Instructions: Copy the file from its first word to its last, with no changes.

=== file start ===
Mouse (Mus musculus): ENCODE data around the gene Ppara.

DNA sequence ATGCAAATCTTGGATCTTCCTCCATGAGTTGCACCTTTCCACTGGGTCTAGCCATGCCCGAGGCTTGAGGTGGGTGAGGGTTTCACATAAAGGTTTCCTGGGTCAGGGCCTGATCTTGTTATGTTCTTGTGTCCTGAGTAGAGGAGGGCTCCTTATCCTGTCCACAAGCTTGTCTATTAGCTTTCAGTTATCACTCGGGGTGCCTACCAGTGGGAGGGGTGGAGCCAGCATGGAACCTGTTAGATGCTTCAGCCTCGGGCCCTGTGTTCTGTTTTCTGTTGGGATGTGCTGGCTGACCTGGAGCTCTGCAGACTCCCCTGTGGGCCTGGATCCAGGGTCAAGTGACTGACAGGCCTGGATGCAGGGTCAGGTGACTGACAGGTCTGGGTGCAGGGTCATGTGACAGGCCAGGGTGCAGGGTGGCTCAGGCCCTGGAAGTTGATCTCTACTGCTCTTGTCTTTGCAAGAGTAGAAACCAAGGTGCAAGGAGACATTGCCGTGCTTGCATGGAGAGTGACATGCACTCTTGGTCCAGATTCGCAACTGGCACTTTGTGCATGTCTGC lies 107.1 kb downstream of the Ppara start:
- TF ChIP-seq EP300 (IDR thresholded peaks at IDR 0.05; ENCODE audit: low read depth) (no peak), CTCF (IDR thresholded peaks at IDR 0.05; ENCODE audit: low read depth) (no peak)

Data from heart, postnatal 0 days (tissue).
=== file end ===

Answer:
Mouse (Mus musculus): ENCODE data around the gene Ppara.

DNA sequence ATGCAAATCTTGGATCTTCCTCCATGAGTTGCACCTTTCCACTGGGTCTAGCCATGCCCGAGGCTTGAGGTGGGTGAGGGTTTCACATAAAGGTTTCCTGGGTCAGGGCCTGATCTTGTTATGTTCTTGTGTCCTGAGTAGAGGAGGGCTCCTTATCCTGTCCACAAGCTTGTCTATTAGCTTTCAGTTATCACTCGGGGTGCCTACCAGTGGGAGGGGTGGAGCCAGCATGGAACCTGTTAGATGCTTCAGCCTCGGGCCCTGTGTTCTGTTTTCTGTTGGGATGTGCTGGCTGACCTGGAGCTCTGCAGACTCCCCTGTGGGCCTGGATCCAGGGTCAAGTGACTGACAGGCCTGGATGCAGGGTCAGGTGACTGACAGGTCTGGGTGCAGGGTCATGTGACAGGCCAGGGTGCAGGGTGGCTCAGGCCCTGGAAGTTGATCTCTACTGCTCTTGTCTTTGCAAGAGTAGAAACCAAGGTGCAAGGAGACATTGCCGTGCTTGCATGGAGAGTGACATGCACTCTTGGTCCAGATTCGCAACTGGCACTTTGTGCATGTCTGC lies 107.1 kb downstream of the Ppara start:
- TF ChIP-seq EP300 (IDR thresholded peaks at IDR 0.05; ENCODE audit: low read depth) (no peak), CTCF (IDR thresholded peaks at IDR 0.05; ENCODE audit: low read depth) (no peak)

Data from heart, postnatal 0 days (tissue).